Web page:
Is coffee good or bad for us this week? Butter is still okay, right? Are we in a "diet coke will kill you" or a "diet coke is fine" cycle? It can be hard to keep track. But headlines don't tell the full story. Behind the scenes, scientists aren't constantly disagreeing and flip-flopping.
Ballot papers are still being mailed out, but a few key lessons have already emerged from the Turnbull government’s $122 million postal survey on same-sex marriage. Less than a fortnight into the voluntary national ballot, which runs until November 7, the first thing apparent is that the Australian electoral roll is a mess.
According to reports, the Teresa May's government demanded WhatsApp give them access to encrypted messages. That request was flatly denied but it's a topic that may will raise at a meeting being held at the UN. I suspect this is the start of another campaign to undermine the rights of individual privacy by playing the "terrorist use encrypted messaging service card".
iOS: When you're a few hours into your favourite tower defence game, an unwarranted pop-up can break your concentration and end a previously flawless run through a challenging level. Luckily, one of the many updates in iOS 11 is designed to curb the number of pop-ups and interruptions from app developers looking for positive feedback. The new option lets you rid yourself of the dreaded app rating request (or, as I like to call it, the beggar's box).
By now, many of you will have already received your Australian Marriage Law Postal Survey. But what if you accidentally lost it? Or what if it never arrived in the post? Fortunately, it's possible to request a replacement form from the ABS. Here are the steps you need to take to receive a new form.
You have problems, I have advice. This advice isn't sugar-coated — in fact, it's sugar-free, and may even be a little bitter. Welcome to Tough Love.
Have you ever heard of emotional labour? The concept has been around since the sociologist Arlie Hochschild defined the term in 1983. It's essentially the work that we do, either professionally or personally, to regulate and present our emotions in a socially acceptable way — and to care for the emotional well-being of others. An epic thread on Metafilter about emotional labour touched on the kinds of things that people (often women) are expected to do to maintain relationships: Make nice holidays and meals, shop for appropriate gifts for their families and often their partners' families, and — here's the kicker — send birthday cards.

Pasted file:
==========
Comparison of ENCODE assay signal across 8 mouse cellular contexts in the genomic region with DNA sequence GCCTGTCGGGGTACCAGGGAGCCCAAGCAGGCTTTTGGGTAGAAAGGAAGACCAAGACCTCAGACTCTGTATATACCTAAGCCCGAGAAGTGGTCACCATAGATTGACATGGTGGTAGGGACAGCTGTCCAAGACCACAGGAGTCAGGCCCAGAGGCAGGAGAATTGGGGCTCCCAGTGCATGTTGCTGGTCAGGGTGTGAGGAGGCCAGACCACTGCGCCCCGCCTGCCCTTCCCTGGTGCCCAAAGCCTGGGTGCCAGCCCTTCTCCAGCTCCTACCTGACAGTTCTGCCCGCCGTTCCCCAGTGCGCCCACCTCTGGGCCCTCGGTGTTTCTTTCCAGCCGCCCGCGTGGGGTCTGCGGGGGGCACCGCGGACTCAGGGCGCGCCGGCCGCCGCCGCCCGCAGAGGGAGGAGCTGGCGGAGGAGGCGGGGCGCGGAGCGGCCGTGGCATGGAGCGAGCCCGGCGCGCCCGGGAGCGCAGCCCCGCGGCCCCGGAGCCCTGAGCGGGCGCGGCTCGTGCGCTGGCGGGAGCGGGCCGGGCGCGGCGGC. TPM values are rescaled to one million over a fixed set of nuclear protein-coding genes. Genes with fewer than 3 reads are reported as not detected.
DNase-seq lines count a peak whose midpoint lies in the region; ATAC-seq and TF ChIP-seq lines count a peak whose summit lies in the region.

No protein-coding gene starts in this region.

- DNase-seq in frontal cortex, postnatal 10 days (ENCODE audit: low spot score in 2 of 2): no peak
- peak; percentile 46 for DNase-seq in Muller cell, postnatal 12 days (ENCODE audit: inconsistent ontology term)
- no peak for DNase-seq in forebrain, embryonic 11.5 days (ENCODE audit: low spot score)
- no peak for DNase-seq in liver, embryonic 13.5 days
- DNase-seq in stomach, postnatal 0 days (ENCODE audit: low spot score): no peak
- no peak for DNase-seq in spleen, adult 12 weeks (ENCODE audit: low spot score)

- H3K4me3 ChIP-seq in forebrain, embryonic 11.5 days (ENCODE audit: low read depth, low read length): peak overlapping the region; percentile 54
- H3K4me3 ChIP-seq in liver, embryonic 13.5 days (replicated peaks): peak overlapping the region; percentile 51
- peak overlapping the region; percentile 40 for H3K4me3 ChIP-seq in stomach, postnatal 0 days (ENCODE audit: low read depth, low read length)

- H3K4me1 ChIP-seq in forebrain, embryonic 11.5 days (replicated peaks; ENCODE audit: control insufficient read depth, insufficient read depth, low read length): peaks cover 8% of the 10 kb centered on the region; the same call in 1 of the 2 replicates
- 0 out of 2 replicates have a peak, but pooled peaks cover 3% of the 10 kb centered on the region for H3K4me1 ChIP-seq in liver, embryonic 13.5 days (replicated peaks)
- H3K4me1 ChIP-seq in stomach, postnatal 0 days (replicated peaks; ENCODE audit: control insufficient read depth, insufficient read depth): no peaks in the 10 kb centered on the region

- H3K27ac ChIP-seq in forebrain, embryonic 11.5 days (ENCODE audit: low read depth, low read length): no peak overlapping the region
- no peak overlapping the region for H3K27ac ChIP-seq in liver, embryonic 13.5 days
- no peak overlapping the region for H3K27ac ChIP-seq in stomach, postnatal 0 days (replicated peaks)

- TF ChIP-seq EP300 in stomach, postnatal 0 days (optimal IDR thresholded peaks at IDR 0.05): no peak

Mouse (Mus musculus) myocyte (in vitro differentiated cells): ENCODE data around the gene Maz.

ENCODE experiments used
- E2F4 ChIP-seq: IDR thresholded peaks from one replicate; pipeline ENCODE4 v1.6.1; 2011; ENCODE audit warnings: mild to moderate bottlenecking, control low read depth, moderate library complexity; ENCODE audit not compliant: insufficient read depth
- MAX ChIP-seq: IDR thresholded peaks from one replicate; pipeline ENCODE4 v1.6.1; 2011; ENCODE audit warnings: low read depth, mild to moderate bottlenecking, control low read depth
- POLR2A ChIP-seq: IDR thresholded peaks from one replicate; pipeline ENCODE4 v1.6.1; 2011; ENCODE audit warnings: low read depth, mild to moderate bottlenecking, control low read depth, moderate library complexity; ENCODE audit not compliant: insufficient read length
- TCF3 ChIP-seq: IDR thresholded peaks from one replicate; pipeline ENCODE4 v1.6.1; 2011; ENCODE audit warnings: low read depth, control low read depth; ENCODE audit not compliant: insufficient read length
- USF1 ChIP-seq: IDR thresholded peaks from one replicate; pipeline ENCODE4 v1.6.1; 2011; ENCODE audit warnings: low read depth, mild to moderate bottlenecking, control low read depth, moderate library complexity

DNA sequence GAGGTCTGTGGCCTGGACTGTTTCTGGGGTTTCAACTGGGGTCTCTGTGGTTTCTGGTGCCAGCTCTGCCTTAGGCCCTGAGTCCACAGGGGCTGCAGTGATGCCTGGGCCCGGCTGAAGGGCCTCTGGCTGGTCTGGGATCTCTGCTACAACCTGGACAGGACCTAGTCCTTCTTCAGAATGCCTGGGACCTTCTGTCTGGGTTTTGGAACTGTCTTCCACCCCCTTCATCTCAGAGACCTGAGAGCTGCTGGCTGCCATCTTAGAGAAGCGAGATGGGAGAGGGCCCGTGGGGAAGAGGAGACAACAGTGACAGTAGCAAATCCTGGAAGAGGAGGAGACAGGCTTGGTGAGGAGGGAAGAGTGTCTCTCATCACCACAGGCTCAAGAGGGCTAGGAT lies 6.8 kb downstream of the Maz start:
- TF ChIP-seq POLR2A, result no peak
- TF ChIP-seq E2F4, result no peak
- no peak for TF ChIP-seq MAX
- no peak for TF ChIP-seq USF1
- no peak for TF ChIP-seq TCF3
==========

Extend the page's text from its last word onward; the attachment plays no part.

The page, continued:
Ahead of the postal plebiscite on marriage equality, much is being written about the relative chances of a “Yes” or “No” outcome, and the strategies both sides need to influence public opinion. However, the bulk of the public debate seems to be based on intuitive or speculative perceptions of the traits of people who are likely to oppose or support marriage equality, or on anecdotal evidence.
We used data from the Household, Income and Labour Dynamics in Australia Survey (HILDA) to assess trends in the degree of support for marriage equality, and to ascertain the characteristics of those Australians who do, or don’t, support it.
Dear Lifehacker, there's been a lot of coverage about the voting and enrolment deadlines for the Australian Marriage Law Postal Survey. However, I'm finding it difficult to get a release date for the results. When do we get to find out which way Australians voted? Is there going to be a huge wait like with the Census?